The idea is that a transparent and easy to follow land pricing policy will prevent the recurrence of conflicts over price in transactions in which the state forcibly acquires land from farmers on behalf of companies (that forced the Tatas out of Singur, for instance).

The land acquisition act has attracted some favourable media commentary, but by and large analysis has been critical. In a column titled “The UPA’s worst legacy“, Business Standard Editorial Director TN Ninan asserted that this law was perhaps the UPA’s most economically damaging policy:

The land law stipulates that forcibly acquired land must be paid for at two to four times these market prices, in addition to other relief and rehabilitation costs. So the new law will make land acquisition next to impossible, or unaffordably expensive (which becomes the same thing) in most states. And since development unavoidably means projects that require large bits of contiguous land (railway lines, roads, irrigation canals, power stations), it means that development itself could be slowed down.

It’s not just thoughtful commentators like Ninan who feel this way. Economist and former Federation of Indian Chambers of Commerce and Industry (FICCI) secretary general Rajiv Kumar was so incensed that he tore into an obsolete, previously discarded version of the land bill in a Financial Express column “Land Bill a mortal blow to India’s modernisation“.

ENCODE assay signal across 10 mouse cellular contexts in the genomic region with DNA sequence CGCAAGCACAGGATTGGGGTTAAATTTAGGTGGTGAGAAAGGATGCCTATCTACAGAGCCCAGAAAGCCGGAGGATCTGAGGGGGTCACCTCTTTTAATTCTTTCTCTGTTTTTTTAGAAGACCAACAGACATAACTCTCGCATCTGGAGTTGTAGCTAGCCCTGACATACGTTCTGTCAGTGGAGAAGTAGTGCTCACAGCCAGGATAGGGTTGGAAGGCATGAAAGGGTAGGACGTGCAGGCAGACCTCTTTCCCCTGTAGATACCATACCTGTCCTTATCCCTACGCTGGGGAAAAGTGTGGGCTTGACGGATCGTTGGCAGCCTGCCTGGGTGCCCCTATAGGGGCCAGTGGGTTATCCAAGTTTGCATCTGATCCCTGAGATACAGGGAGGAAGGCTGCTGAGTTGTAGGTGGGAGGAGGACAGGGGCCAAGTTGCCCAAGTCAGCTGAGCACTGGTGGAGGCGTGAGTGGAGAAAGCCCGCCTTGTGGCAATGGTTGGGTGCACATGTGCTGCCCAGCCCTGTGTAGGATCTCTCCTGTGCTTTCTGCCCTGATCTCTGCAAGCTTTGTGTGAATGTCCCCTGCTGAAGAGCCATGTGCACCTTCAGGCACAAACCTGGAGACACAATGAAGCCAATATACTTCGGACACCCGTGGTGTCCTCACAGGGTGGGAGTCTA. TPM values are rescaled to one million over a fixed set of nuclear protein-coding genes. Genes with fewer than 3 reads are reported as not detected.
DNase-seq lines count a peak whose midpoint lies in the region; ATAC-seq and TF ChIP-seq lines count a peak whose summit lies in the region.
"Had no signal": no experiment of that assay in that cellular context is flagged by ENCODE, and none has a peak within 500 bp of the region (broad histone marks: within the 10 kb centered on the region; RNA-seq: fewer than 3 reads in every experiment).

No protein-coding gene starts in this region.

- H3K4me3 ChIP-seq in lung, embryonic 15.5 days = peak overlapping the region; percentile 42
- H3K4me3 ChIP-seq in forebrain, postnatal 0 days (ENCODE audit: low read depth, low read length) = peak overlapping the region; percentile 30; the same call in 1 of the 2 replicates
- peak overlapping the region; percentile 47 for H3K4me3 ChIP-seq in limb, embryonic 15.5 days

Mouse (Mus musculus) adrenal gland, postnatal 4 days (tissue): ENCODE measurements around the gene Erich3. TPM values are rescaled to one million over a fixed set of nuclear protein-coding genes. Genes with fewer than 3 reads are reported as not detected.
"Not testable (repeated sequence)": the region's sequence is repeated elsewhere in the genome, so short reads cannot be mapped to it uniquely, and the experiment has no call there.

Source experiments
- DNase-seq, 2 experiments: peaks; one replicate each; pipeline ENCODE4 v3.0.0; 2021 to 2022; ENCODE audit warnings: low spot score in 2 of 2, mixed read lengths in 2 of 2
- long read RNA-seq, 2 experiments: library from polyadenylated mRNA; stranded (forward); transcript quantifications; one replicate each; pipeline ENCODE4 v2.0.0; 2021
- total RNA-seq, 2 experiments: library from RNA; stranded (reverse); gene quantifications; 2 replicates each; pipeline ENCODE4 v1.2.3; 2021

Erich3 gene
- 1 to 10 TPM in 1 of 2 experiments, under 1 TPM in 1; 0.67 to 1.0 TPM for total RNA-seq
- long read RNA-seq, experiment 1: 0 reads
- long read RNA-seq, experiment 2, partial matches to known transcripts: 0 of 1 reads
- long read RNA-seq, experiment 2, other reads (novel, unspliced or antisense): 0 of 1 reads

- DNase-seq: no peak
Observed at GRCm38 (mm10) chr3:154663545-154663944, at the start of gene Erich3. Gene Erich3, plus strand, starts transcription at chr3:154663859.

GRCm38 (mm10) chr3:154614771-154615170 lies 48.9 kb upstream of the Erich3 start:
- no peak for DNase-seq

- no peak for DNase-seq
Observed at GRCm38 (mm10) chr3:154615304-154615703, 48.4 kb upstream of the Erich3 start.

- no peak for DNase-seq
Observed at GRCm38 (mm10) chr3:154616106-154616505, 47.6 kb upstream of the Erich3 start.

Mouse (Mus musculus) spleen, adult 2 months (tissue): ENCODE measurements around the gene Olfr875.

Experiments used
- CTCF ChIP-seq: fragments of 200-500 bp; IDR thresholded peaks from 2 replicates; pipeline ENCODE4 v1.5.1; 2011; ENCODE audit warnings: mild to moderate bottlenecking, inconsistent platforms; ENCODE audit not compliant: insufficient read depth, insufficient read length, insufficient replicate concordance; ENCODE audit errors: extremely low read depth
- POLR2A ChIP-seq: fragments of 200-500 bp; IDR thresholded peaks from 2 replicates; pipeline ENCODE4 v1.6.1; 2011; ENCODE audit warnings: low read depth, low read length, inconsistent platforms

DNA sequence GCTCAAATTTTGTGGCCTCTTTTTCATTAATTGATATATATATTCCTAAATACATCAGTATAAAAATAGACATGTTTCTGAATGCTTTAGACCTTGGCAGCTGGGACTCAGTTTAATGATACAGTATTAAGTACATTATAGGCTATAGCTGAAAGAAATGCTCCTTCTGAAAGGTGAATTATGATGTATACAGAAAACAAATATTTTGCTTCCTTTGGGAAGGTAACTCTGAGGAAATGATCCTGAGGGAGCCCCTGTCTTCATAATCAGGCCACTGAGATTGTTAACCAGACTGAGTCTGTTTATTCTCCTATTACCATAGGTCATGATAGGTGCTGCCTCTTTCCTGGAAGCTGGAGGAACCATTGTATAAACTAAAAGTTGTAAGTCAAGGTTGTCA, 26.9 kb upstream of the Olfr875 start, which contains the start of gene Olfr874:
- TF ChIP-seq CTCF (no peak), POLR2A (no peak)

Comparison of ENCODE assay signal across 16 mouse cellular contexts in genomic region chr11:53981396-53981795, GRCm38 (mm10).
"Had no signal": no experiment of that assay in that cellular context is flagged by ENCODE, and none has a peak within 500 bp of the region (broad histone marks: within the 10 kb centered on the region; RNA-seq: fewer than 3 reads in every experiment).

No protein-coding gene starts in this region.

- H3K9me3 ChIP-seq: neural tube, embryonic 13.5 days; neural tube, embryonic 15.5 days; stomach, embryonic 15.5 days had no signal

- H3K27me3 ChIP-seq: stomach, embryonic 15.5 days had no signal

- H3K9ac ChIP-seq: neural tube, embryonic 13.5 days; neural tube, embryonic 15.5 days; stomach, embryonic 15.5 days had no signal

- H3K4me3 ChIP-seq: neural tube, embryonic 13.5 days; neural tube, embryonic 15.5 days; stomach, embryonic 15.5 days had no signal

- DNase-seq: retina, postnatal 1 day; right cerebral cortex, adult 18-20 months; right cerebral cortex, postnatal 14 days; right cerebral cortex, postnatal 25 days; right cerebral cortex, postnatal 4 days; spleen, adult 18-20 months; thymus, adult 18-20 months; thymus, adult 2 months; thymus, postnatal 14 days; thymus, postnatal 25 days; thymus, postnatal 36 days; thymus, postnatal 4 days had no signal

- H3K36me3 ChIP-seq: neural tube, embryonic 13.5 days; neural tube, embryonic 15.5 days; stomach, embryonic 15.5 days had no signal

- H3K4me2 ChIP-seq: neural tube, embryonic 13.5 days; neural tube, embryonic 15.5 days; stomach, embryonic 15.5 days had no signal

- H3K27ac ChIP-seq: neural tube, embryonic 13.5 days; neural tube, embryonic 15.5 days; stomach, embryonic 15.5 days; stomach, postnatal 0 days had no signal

I won’t get into the details of this legislation here except to say that my own view of the land acquisition act is closer to what Vinayak Chatterjee, the chairman of infrastructure consultancy Feedback Infra, argues in his Business Standard column “Land and the greater common good.”

The data analysis angle is this: There is a general consensus in the investment research community that the negatives of the act (viz. higher land costs for industrial projects) are eminently manageable and will have a minimal impact on project returns. This is a conclusion that has been derived after careful study of company balance sheets and cost structures. Yet if you read the media, the land acquisition act is presented, more often that not, as Exhibit A in the “UPA killed the India growth story” narrative.

Here’s what Kotak Institutional Equities thinks:

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And this is what UBS Investment Research has to say:

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The end of the “India growth story”? Not even close.


Rush to judgement

The Association of Democratic Reforms has analysed 280 of 469 Lok Sabha candidates announced by the Bharatiya Janata Party (BJP) and the Indian National Congress (INC) and discovered that:

The data do not seem to be up as yet on the ADR website, so here is quick breakdown by party using the numbers quoted in news reports:

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It would appear that the proportion of candidates with criminal cases in 2014 has gone up in comparison with 2009 — from a fourth to close to a third. The INC’s proportion stays constant at 27% but the BJP’s seems to have risen by 7 percentage points to 35%.